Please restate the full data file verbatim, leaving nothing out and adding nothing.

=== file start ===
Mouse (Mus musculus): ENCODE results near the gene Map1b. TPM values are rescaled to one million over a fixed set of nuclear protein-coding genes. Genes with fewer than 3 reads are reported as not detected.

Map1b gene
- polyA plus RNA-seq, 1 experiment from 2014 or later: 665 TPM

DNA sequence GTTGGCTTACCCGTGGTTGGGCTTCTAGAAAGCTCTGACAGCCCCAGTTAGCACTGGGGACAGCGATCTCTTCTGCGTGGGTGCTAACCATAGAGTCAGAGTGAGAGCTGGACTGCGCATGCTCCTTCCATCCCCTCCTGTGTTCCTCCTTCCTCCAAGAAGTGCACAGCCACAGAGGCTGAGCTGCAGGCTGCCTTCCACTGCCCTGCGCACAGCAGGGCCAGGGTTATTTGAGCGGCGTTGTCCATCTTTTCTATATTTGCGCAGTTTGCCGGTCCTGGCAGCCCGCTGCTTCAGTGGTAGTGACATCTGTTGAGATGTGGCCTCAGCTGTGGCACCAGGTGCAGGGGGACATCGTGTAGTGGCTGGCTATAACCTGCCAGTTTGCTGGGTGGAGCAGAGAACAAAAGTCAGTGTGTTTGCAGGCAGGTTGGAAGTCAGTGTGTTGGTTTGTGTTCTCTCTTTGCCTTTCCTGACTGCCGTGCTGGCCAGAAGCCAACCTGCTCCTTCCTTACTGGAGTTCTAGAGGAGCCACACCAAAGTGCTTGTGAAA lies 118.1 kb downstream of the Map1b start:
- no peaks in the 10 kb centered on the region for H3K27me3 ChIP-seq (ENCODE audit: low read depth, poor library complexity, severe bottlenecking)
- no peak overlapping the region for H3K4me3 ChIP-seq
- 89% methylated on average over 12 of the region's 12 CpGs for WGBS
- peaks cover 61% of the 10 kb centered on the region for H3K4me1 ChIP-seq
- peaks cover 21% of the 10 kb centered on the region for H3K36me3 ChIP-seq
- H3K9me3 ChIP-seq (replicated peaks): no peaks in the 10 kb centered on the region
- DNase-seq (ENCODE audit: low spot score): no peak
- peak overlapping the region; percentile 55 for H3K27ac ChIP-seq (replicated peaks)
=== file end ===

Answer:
Mouse (Mus musculus): ENCODE results near the gene Map1b. TPM values are rescaled to one million over a fixed set of nuclear protein-coding genes. Genes with fewer than 3 reads are reported as not detected.

Map1b gene
- polyA plus RNA-seq, 1 experiment from 2014 or later: 665 TPM

DNA sequence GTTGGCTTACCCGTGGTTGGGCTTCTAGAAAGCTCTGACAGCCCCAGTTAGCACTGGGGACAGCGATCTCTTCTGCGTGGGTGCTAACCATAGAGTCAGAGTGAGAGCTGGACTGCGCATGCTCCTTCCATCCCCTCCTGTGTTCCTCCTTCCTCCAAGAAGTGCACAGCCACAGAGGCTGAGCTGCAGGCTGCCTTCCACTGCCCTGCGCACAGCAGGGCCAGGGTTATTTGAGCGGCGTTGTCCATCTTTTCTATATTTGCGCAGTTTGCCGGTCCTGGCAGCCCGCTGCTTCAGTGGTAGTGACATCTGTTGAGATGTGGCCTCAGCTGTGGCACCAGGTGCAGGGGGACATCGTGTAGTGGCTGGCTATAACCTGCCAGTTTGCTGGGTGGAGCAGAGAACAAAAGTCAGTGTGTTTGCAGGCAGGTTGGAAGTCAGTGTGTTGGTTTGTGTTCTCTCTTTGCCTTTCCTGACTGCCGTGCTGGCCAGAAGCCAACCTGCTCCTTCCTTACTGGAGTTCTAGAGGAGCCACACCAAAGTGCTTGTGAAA lies 118.1 kb downstream of the Map1b start:
- no peaks in the 10 kb centered on the region for H3K27me3 ChIP-seq (ENCODE audit: low read depth, poor library complexity, severe bottlenecking)
- no peak overlapping the region for H3K4me3 ChIP-seq
- 89% methylated on average over 12 of the region's 12 CpGs for WGBS
- peaks cover 61% of the 10 kb centered on the region for H3K4me1 ChIP-seq
- peaks cover 21% of the 10 kb centered on the region for H3K36me3 ChIP-seq
- H3K9me3 ChIP-seq (replicated peaks): no peaks in the 10 kb centered on the region
- DNase-seq (ENCODE audit: low spot score): no peak
- peak overlapping the region; percentile 55 for H3K27ac ChIP-seq (replicated peaks)